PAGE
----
Tuesday 24 May 2016 4:50 am

Matthew Syed: What doctors, pilots and F1 drivers can teach us about failure

​When it comes to analysing the reasons why a particular business or entrepreneur has succeeded or failed, hindsight is a wonderful thing. It leads us to ignore the role of luck, put talent on a pedestal, and treat every event in the story as one in a causal chain which led inevitably to a particular conclusion.

In Black Box Thinking, former table tennis champion Matthew Syed warns against “the narrative fallacy”, which leads us to diagnose the causes of our mistakes in retrospect – from the top-down and not the bottom-up. “We are going to trust our hunches, our existing knowledge and the stories we tell ourselves about the problems we face, rather than testing our assumptions and seeing their flaws and learning,” says Syed. He tells City A.M. how business should learn from their mistakes.

Embrace your ignorance

“We find out what we don’t know by accepting that we don’t have a good handle on things,” says Syed. “For centuries, scientists thought they had all the right answers. The Earth revolved around the sun, and if anyone challenged that assumption, they were killed. It was only when the scientific community accepted that it could improve that it started conducting experiments.”

In business, as in sport, there is rarely a silver bullet. Success is achievable only through identifying areas which can be improved, and ensuring that they are.

“In Formula One, Mercedes’s pit-stop team can change a car tyre in 1.6 seconds, and believe that they can improve that time still further. It is constantly probing. But, if you look at many local authorities, they’re just interested in defending the status quo. Think of the thousands of marginal gains which could be exploited in healthcare – better diagnostic training, changes to surgical procedures and patients’ drug regimes. There needs to be the curiosity to say: ‘We’re not perfect. We can get better, so what can we do?’.”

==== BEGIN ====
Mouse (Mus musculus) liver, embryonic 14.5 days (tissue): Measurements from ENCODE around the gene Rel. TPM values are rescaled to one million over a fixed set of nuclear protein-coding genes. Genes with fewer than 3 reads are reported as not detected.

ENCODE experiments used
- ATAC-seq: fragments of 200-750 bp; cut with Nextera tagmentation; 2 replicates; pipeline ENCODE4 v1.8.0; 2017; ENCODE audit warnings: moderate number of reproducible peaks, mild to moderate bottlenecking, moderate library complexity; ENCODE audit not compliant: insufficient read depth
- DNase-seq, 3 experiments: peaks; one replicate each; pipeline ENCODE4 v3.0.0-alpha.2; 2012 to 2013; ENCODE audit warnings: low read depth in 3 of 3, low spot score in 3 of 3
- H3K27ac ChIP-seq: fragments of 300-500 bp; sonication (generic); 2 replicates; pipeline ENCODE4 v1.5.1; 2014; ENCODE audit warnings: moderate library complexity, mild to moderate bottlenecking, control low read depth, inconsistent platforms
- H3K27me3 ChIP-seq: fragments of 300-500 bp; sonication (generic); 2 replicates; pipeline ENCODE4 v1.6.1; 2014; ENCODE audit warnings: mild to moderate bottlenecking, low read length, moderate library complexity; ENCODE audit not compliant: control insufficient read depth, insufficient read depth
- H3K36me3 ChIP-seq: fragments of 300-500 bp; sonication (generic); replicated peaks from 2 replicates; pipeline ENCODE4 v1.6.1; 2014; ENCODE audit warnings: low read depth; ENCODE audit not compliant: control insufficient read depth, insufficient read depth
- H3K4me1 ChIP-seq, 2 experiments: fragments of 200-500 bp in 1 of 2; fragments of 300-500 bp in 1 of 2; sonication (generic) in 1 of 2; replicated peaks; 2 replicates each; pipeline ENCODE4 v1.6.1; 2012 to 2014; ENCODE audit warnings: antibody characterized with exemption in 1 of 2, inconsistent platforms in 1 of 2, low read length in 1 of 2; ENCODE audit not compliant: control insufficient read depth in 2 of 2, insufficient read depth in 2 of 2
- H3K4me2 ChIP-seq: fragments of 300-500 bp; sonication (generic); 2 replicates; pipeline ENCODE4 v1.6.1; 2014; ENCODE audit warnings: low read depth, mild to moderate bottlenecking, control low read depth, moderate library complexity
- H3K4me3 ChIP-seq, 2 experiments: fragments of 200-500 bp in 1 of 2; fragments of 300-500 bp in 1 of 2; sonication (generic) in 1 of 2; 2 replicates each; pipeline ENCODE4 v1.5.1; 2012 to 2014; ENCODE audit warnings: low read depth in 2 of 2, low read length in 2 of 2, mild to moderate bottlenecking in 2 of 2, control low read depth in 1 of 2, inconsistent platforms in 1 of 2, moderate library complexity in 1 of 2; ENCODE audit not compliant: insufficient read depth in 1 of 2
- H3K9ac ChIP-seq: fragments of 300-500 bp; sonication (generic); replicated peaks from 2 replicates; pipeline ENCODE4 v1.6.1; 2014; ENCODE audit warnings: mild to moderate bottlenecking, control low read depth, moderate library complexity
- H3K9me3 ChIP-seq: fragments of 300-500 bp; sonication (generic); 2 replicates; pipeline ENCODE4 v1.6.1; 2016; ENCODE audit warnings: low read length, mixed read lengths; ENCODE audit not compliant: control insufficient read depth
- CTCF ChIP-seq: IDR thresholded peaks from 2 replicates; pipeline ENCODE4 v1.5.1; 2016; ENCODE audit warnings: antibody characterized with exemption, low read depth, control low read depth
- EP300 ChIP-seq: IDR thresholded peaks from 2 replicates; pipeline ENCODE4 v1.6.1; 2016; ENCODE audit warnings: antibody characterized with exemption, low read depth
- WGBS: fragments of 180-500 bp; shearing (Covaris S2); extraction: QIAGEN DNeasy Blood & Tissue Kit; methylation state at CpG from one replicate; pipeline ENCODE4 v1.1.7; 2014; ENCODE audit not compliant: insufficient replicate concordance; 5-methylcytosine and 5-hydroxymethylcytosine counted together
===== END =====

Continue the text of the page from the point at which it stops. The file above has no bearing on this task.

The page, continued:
Read more: Investor biases and our attitude to risk

Incentives and egos

Certain industries have structures which encourage the interrogation of errors. “The airline industry finds out where its weaknesses are through near-miss events, which are then statistically analysed,” says Syed. There is a framework in place to encourage pilots to report their mistakes, he explains. Each aeroplane has two black boxes which record pilots’ conversations and the commands they send to the on-board computers. Those recordings cannot be used to prosecute them if something goes wrong, encouraging transparency.

In healthcare, however, the attitude towards failure is entirely different, and not because doctors may be threatened with career-damaging lawsuits. “In healthcare, competence is often equated with perfection. Making mistakes is seen to demonstrate ineptness. The very idea of failing is threatening.”

Creating a culture where failure is not maligned or ridiculed is, he thinks, crucial to a firm’s success. “Jeff Bezos’s recent letter to Amazon shareholders explained that the company is an incubator of experimentation. Dyson produced 600 prototypes in the development of its most recent invention – the hairdryer.”

It's not all about talent

Hiring for talent alone may be a recipe for failure. Syed says that around 25 per cent of FTSE companies have a growth mindset culture, because they recognise that an employee’s ability to adapt is vital.

This isn’t simply because new hires who embrace the need to improve will be more likely to interrogate a business’s shortcomings. But because if a company thinks that its employees are perfect, it will use this certainty to justify mistakes. “That’s when you get cover-ups, like the Enron scandal,” he says. “Cover-ups are particular to high-talent companies. They don’t want to admit that anything is less than perfect.”

Black box thinking: Marginal gains and the secrets of high performance by Matthew Syed is available now (John Murray, £9.99).

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